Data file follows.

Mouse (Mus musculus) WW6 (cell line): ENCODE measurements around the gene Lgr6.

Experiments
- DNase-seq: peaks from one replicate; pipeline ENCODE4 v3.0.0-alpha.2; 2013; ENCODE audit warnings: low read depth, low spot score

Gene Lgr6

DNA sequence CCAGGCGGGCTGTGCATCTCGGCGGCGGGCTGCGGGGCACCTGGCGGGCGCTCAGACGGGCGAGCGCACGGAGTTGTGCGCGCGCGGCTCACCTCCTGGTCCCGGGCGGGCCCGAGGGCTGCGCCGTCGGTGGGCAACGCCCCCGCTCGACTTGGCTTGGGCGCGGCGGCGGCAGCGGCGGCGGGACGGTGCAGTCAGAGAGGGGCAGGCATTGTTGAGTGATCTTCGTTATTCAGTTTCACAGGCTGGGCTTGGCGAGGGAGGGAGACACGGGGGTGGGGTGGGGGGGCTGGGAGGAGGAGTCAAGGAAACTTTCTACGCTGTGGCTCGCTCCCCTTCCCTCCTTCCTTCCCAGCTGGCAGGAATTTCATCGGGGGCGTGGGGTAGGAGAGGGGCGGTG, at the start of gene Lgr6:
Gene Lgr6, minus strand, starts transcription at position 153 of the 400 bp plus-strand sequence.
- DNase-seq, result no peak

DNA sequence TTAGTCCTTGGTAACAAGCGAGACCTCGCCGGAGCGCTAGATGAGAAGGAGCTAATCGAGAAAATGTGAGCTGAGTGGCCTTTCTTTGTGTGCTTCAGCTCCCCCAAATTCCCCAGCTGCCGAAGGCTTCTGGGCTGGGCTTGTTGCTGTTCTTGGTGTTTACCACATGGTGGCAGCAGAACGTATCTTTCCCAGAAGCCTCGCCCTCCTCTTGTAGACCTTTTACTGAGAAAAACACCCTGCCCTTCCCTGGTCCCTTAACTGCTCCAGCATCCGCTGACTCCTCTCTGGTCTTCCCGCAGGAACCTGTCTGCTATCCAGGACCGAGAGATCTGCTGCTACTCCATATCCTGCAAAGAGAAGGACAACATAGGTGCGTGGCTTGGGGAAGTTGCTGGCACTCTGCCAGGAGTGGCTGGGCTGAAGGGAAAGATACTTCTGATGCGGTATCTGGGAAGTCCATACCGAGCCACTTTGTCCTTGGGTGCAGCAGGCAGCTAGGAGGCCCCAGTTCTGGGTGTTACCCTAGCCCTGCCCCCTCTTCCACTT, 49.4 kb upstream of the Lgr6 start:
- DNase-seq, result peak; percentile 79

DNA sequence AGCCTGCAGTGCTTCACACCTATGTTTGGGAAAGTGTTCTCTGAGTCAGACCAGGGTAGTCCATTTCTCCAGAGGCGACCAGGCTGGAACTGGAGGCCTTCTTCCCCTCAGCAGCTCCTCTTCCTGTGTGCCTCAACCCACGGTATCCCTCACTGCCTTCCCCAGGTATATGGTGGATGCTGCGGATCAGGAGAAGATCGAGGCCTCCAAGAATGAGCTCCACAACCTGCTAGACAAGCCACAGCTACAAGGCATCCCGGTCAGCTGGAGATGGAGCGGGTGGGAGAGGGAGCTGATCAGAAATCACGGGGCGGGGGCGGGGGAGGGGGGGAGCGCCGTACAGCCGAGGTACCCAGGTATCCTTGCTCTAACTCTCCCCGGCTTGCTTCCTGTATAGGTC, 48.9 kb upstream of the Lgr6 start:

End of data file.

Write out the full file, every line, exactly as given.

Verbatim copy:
Mouse (Mus musculus) WW6 (cell line): ENCODE measurements around the gene Lgr6.

Experiments
- DNase-seq: peaks from one replicate; pipeline ENCODE4 v3.0.0-alpha.2; 2013; ENCODE audit warnings: low read depth, low spot score

Gene Lgr6

DNA sequence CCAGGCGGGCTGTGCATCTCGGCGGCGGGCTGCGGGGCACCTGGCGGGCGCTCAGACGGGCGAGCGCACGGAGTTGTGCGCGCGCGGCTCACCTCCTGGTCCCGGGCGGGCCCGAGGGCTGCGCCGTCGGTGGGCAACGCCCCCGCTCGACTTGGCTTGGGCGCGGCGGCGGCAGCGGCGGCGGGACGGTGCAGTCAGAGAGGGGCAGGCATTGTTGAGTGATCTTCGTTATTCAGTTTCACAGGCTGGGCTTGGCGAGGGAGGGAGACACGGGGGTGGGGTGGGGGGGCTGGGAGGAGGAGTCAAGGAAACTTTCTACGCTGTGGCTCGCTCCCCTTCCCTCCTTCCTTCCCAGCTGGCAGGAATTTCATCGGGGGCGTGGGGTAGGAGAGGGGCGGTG, at the start of gene Lgr6:
Gene Lgr6, minus strand, starts transcription at position 153 of the 400 bp plus-strand sequence.
- DNase-seq, result no peak

DNA sequence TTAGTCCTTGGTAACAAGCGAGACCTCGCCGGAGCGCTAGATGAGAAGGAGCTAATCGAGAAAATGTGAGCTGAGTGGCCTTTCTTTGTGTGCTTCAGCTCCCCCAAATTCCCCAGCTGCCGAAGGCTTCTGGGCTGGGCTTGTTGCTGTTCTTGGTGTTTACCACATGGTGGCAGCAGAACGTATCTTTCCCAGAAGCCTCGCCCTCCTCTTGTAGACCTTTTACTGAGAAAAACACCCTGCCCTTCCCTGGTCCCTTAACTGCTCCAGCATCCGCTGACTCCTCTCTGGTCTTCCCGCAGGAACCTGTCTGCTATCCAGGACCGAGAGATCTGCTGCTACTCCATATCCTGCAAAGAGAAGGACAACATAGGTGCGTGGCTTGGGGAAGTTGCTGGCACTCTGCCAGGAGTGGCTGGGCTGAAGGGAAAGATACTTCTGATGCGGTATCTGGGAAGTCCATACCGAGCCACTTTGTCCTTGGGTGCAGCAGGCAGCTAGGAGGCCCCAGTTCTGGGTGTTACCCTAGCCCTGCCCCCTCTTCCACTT, 49.4 kb upstream of the Lgr6 start:
- DNase-seq, result peak; percentile 79

DNA sequence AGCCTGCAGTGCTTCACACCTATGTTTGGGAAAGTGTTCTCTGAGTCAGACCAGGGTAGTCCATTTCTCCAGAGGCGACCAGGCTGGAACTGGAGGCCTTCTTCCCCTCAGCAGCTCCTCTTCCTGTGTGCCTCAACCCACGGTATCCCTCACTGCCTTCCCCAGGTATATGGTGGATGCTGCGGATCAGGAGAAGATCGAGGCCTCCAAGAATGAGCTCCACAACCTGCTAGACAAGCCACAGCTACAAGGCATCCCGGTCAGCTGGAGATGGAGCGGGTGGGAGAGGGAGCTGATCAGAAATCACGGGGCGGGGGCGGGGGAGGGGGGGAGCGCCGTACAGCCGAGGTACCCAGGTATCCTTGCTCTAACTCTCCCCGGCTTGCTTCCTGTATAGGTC, 48.9 kb upstream of the Lgr6 start: